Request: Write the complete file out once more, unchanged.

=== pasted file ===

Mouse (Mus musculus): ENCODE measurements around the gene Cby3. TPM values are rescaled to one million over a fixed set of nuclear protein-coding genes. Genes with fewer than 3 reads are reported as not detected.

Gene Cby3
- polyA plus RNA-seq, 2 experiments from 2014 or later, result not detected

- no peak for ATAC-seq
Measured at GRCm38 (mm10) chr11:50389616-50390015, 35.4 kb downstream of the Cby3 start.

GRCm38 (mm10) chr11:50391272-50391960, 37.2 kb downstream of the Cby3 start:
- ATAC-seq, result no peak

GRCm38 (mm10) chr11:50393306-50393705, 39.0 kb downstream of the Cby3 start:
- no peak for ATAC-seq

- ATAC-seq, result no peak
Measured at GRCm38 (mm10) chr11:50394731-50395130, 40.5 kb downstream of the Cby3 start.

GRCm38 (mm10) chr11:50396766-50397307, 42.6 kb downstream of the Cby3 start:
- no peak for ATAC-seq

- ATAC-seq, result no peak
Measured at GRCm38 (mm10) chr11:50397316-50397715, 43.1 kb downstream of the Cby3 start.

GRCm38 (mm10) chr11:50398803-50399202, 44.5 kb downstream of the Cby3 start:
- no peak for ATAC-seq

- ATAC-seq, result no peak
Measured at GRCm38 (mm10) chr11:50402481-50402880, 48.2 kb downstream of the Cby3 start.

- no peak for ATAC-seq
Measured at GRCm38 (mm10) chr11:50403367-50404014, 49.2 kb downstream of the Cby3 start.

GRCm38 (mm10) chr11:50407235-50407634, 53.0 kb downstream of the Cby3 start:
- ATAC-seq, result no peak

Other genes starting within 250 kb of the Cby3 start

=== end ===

Mouse (Mus musculus): ENCODE measurements around the gene Cby3. TPM values are rescaled to one million over a fixed set of nuclear protein-coding genes. Genes with fewer than 3 reads are reported as not detected.

Gene Cby3
- polyA plus RNA-seq, 2 experiments from 2014 or later, result not detected

- no peak for ATAC-seq
Measured at GRCm38 (mm10) chr11:50389616-50390015, 35.4 kb downstream of the Cby3 start.

GRCm38 (mm10) chr11:50391272-50391960, 37.2 kb downstream of the Cby3 start:
- ATAC-seq, result no peak

GRCm38 (mm10) chr11:50393306-50393705, 39.0 kb downstream of the Cby3 start:
- no peak for ATAC-seq

- ATAC-seq, result no peak
Measured at GRCm38 (mm10) chr11:50394731-50395130, 40.5 kb downstream of the Cby3 start.

GRCm38 (mm10) chr11:50396766-50397307, 42.6 kb downstream of the Cby3 start:
- no peak for ATAC-seq

- ATAC-seq, result no peak
Measured at GRCm38 (mm10) chr11:50397316-50397715, 43.1 kb downstream of the Cby3 start.

GRCm38 (mm10) chr11:50398803-50399202, 44.5 kb downstream of the Cby3 start:
- no peak for ATAC-seq

- ATAC-seq, result no peak
Measured at GRCm38 (mm10) chr11:50402481-50402880, 48.2 kb downstream of the Cby3 start.

- no peak for ATAC-seq
Measured at GRCm38 (mm10) chr11:50403367-50404014, 49.2 kb downstream of the Cby3 start.

GRCm38 (mm10) chr11:50407235-50407634, 53.0 kb downstream of the Cby3 start:
- ATAC-seq, result no peak

Other genes starting within 250 kb of the Cby3 start